High-speed moped chase leaves Gopher LB facing felonies

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In a scene that sounds like it’s straight out of Smokey and the Bandit — if, ya know, the Bandit was using a moped to run beer — Minnesota linebacker Gary Tinsley was arrested on a number of offenses early Sunday morning, the Minneapolis Star Tribune is reporting.

And two of those charges are felonies.  Involving a moped.

According to the Star Tribune, Tinsley is facing charges of fleeing police on a motor vehicle and fleeing police on foot, both of which are felonies.  He’s also facing misdemeanor charges of driving while intoxicated and reckless driving.

Here’s the paper’s account of the early morning “events” that led to Tinsley’s arrest.  And it involves a “high-speed chase” featuring a pair of mopeds.

According to Minneapolis police spokesman Jesse Garcia, a Minneapolis police lieutenant was working a “party” detail near the Minnesota campus when he noticed two people on mopeds driving the wrong way down a one-way street just after 1 a.m. The lieutenant got out of the car and tried to stop them, but the drivers fled on the mopeds, one nearly hitting the open door of the squad car.

According to the police report, the drivers drove through yards and on sidewalks. One rider dumped his moped in the 1100 block of 4th Street and fled on foot but was captured by University of Minnesota Police and identified as Tinsley. He was still in custody at Hennepin County jail as of Monday night. The other moped driver was not caught.

Again, dude’s facing two felonies for actions taken while driving a freaking moped.  The only way this story could possibly get any better would be if Tinsley were car-surfing atop of the police car while sitting on his moped.

“Obviously we’re disappointed,” athletic director Joel Maturi. “Frustrated is probably a good word. But, until I know all the facts, I’m not ready to make more of a comment.”

It’s unknown whether Maturi’s disappointment stems solely from the arrest or that the arrest involved a freaking moped.

Starting Navy S Kwazel Bertrand undergoes surgery, likely out for season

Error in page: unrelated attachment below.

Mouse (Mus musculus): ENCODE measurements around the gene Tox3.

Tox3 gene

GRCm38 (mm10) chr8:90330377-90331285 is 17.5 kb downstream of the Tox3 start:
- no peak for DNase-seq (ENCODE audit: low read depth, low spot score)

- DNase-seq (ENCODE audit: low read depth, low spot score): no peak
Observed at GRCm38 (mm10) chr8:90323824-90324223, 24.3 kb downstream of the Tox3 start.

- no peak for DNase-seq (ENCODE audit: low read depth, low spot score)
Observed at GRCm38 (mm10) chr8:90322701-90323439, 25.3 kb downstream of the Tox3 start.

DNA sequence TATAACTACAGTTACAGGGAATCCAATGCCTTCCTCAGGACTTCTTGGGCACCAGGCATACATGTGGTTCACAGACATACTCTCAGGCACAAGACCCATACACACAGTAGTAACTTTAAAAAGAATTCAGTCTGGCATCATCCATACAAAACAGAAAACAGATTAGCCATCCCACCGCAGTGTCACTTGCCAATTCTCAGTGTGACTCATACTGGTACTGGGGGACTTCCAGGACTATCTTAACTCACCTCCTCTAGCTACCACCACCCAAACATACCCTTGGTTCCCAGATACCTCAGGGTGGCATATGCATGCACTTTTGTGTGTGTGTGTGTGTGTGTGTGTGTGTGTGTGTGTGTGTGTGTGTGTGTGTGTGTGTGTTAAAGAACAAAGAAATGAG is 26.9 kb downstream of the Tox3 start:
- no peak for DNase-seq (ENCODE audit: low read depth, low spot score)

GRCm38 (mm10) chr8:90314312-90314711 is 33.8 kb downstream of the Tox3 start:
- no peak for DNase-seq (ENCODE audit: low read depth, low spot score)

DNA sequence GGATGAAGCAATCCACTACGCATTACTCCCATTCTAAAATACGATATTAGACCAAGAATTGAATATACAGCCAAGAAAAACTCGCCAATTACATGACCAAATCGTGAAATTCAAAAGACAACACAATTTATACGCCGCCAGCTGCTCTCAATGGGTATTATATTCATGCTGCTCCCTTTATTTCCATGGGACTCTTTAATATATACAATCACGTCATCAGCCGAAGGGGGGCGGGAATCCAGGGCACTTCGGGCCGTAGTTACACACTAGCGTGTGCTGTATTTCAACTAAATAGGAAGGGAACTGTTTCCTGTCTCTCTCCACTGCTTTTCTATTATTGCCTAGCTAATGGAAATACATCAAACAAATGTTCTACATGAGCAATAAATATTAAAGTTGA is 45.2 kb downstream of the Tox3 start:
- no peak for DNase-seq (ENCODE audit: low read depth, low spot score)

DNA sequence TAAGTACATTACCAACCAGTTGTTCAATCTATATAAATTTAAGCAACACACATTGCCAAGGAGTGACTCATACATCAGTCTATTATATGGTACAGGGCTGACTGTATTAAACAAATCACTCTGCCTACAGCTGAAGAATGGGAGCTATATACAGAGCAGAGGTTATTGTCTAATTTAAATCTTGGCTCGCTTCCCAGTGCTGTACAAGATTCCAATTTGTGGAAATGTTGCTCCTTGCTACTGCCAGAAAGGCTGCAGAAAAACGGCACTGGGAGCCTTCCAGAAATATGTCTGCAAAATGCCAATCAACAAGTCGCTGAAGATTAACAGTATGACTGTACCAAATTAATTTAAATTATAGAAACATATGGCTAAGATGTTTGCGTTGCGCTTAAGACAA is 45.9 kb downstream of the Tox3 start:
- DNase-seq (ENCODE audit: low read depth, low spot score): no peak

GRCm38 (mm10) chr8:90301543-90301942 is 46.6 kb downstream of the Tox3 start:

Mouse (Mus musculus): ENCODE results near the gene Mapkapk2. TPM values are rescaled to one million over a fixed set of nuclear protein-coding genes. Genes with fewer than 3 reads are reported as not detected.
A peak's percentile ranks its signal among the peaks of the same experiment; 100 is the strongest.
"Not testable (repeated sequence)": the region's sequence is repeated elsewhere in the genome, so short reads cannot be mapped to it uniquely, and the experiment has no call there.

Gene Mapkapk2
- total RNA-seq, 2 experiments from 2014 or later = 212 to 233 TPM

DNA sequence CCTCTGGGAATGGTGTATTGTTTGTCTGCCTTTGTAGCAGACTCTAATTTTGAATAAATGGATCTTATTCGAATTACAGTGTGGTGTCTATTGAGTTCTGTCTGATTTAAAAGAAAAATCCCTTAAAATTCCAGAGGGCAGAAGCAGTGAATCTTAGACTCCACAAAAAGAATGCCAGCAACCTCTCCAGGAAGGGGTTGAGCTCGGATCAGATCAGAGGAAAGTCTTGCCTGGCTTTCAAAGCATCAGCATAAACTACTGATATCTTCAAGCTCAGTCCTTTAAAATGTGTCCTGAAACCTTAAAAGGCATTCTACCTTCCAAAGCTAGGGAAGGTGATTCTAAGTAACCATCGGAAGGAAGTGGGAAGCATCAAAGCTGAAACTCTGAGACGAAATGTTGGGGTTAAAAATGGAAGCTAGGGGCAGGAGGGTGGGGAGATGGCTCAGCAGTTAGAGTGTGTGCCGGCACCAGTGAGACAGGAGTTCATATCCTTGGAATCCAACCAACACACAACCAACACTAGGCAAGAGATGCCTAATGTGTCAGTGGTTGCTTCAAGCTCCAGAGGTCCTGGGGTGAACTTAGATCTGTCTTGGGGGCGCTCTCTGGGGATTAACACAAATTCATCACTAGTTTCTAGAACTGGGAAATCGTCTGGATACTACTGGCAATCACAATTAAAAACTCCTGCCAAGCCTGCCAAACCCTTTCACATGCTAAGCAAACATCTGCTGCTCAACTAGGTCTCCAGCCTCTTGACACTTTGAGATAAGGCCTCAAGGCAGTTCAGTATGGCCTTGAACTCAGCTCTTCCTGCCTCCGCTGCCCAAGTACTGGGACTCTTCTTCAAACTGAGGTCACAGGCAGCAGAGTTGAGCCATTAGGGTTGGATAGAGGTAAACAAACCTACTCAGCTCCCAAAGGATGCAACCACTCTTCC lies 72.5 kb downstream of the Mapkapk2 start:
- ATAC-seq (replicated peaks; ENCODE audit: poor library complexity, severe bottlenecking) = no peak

Kwazel Bertrand, Jacobi Owens
Associated Press
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Navy has seen one of its most productive players on the defensive side of the ball play for perhaps the final time this season.

Kwazel Bertrand sustained a broken ankle in the win over Air Force last Saturday, head coach Ken Niumatalolo confirmed earlier this week. As a result, the defensive back will very likely miss the remainder of the 2015 season.

And, because he is a senior and has no other eligibility avenues to pursue, it would effectively end his collegiate career as well.

“I feel terrible for Kwazel. It’s really unfortunate any time a senior goes down with a season-ending injury,” Niumatalolo said. “Kwazel has been a really good player for us and we’re going to miss his presence out on the field.”

Bertrand started 27 games over the past three-plus seasons, including all four in 2015.

Unitas Award whittles watch list in half down to 15

FORT WORTH, TX - OCTOBER 03:  Trevone Boykin #2 of the TCU Horned Frogs looks for an open receiver against the Texas Longhorns in the second quarter at Amon G. Carter Stadium on October 3, 2015 in Fort Worth, Texas.  (Photo by Tom Pennington/Getty Images)
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You know how I know we’re gradually creeping up on the end of another regular season?  Watch lists are being whittled.

The first major honor to do so is the Johnny Unitas Golden Arm Award, which is given out annually to the best quarterback who is a college senior or fourth-year junior.  The preseason watch list was 30 quarterbacks strong; the newest list has been cut in half to 15.

The most recent list includes one of the top Heisman contenders (TCU’s Trevone Boykin) and the top two nationally in passing yards (Bowling Green’s Matt Johnson, Western Kentucky’s Brandon Doughty), as well as a quarterback who’s closing in on the all-time FBS record for rushing touchdowns (Navy’s Keenan Reynolds).

The Pac-12 leads all conferences with three watch listers, followed by two each from the AAC, ACC and Big Ten.  The SEC has as many players (one, Mississippi State’s Dak Prescott) as the FCS (North Dakota State’s Carson Wentz).

Last year’s winner was Marcus Mariota of Oregon.

Trevone Boykin, TCU
Jacoby Brissett, NC State
Connor Cook, Michigan State
Brandon Doughty, WKU
Everett Golson, Florida State
Kevin Hogan, Stanford
Matt Johnson, Bowling Green
Cody Kessler, USC
Paxton Lynch, Memphis
Dak Prescott, Mississippi State
Keenan Reynolds, Navy
Nate Sudfeld, Indiana
Carson Wentz, N. Dakota State
Marquise Williams, North Carolina
Travis Wilson, Utah